• Second, the PTI ratio often relies on price indices, meaning that international comparisons are imperfect as the reference time point (the date on which the indices are deemed to be equal to 100 for all countries) reflects heterogeneous positions in the house price cycle: countries at the trough of the cycle will likely see their indices move above 100 while indices will probably fall below 100 for countries at the cycle’s peak. Thus, index comparisons are not informative with regard to the absolute level of prices.

It is possible to build up a property purchasing power indicator that can address these shortcomings by using price series expressed in euro/m² and by incorporating the interest rate associated with the housing loans granted to households (Lalliard, 2017; Bricongne, Turrini and Pontuch, 2019). This indicator represents the floor area affordable on credit (excluding deposits from buyers’ own funds) for an individual with a disposable income (i.e. after deductions and transfers) equal to the national per capita average, assuming an average loan maturity of 20 years and a debt-service-to-income (DSTI) ratio (the proportion of income spent on the main residence) at origination of one-third of disposable income.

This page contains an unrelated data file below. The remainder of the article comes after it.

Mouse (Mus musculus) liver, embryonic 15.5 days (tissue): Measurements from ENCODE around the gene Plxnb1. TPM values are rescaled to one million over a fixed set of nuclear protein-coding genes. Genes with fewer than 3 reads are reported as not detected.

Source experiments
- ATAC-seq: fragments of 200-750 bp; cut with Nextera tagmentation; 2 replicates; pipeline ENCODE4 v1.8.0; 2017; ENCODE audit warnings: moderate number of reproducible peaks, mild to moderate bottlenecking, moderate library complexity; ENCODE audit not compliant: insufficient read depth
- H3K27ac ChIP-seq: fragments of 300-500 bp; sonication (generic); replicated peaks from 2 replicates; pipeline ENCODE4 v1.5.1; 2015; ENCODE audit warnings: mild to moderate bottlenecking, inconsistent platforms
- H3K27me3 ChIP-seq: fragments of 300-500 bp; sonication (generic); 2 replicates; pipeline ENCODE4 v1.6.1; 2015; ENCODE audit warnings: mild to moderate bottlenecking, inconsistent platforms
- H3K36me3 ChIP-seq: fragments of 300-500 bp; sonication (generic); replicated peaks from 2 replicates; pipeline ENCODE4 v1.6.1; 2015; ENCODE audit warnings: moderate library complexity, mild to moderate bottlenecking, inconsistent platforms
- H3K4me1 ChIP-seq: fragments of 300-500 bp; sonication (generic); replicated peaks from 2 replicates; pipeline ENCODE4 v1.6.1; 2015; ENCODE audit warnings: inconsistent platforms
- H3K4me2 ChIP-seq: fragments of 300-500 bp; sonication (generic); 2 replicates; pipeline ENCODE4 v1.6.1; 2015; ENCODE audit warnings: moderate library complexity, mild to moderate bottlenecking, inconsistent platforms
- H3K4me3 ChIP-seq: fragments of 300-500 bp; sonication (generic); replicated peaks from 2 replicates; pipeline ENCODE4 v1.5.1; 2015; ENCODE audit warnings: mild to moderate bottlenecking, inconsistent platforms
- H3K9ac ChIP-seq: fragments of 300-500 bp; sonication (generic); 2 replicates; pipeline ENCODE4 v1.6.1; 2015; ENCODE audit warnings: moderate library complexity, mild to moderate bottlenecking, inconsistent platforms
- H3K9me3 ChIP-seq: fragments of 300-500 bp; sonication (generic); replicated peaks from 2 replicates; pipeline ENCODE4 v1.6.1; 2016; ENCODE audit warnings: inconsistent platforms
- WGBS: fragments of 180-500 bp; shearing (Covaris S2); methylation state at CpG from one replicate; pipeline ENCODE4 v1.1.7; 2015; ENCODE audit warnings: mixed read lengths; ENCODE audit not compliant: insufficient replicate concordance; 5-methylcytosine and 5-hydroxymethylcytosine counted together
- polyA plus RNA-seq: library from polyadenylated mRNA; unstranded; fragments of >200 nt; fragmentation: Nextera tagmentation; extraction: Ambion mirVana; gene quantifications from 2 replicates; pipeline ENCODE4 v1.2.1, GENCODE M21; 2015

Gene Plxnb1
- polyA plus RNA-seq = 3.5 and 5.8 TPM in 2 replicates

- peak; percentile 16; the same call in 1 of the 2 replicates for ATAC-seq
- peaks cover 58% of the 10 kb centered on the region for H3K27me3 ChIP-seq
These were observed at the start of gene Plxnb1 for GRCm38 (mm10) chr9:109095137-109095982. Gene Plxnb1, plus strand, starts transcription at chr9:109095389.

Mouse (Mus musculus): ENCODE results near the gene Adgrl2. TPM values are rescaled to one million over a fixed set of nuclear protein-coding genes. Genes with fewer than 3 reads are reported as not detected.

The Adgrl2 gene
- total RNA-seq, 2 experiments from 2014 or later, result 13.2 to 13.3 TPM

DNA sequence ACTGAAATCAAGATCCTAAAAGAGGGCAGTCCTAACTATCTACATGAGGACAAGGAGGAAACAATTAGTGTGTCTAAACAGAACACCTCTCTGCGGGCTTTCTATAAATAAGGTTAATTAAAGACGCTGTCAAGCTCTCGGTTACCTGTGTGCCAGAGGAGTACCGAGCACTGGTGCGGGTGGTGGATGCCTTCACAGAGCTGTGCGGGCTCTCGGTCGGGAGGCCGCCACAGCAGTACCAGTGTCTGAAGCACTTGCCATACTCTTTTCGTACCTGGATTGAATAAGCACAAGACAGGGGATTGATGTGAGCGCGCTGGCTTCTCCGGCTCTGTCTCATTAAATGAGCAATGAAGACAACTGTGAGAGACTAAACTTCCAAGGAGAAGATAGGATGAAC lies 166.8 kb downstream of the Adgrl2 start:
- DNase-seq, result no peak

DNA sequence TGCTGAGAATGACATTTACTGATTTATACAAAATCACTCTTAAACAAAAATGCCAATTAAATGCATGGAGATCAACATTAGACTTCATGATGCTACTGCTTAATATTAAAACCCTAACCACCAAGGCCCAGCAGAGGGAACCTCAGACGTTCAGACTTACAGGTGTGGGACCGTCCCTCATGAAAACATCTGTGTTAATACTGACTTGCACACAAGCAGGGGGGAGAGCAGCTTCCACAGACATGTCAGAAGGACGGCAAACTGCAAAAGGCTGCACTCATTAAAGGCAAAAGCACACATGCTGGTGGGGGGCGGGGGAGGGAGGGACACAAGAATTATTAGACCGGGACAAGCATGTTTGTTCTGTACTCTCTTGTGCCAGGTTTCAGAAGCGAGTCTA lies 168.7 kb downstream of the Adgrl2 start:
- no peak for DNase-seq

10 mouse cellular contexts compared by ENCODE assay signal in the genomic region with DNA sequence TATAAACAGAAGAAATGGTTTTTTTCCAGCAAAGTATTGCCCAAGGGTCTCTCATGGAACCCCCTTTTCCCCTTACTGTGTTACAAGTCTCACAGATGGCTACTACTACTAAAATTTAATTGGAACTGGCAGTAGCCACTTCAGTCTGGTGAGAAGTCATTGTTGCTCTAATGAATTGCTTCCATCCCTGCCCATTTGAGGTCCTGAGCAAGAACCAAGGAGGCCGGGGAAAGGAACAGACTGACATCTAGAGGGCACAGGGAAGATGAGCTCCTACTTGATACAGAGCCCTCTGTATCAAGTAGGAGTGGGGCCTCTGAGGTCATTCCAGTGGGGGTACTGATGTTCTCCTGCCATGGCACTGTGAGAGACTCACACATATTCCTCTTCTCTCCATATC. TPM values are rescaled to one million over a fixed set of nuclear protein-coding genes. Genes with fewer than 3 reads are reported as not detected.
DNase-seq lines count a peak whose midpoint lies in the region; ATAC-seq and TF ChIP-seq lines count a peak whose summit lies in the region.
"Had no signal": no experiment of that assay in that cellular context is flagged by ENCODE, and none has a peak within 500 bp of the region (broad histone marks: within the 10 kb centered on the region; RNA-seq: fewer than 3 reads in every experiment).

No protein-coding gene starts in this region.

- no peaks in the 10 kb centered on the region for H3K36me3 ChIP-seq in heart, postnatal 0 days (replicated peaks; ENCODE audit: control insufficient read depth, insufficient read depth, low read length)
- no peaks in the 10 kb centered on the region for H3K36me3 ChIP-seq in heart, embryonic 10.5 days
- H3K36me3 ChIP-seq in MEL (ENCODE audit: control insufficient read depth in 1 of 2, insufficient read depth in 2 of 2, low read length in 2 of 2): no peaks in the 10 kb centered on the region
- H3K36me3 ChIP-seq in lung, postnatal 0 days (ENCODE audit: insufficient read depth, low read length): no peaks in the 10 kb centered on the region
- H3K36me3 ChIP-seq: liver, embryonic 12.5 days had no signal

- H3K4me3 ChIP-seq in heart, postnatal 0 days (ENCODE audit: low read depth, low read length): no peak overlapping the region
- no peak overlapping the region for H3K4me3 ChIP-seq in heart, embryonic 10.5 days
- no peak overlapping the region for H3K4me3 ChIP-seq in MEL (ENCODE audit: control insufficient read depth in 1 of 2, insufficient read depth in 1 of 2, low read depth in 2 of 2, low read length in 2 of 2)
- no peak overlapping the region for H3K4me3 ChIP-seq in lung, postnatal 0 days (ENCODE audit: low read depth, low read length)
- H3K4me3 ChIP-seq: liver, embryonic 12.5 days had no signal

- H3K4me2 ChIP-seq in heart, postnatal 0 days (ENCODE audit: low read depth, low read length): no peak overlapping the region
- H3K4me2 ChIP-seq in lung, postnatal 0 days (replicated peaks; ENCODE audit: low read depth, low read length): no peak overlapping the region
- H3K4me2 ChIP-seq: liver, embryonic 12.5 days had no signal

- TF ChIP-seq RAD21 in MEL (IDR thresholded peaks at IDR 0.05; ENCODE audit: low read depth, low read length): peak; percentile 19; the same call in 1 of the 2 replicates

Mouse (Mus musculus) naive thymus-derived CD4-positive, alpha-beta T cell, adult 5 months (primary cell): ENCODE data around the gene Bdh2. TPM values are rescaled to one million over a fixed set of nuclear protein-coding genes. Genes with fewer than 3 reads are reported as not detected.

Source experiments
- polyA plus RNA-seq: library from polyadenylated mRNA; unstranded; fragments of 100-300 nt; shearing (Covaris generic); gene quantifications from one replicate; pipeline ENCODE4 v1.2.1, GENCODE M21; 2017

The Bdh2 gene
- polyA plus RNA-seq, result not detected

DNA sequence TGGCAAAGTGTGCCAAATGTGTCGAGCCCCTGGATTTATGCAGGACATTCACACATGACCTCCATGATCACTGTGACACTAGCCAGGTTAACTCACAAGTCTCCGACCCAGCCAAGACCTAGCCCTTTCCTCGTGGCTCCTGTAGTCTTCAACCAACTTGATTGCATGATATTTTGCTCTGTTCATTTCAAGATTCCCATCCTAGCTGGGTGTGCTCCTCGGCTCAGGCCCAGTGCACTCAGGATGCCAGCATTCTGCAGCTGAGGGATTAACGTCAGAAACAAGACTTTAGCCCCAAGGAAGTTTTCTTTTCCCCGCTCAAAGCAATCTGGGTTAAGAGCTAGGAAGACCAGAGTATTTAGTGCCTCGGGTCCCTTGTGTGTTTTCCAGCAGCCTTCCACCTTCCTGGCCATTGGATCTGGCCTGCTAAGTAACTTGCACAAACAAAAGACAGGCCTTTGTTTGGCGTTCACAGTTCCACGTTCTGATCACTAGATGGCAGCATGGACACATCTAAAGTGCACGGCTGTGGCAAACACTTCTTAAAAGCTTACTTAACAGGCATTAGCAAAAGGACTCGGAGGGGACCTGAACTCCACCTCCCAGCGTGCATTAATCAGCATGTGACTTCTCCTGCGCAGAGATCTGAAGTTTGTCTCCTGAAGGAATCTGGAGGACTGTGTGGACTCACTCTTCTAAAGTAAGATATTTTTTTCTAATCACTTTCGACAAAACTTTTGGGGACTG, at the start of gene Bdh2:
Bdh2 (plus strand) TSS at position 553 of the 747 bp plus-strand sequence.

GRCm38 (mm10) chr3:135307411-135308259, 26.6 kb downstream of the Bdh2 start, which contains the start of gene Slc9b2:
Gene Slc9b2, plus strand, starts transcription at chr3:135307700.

This indicator is thus a stylised and average measure of property purchasing power, excluding deposits from buyers’ own funds. Its evolution in each country depends on changes in average per capita disposable income, average house prices and housing loan interest rates. However, this indicator notably does not take into account the dispersion of loan maturities (and the fact that they have changed over time) nor house price heterogeneity across regions and cities within the same country. It is a legible indicator, that complements PTI, but which is still simplified. In reality, borrowing practices vary across the euro area: interest rate types (fixed or floating), loan maturities and the legal regime for the collateral securing loans differ from one country to the next.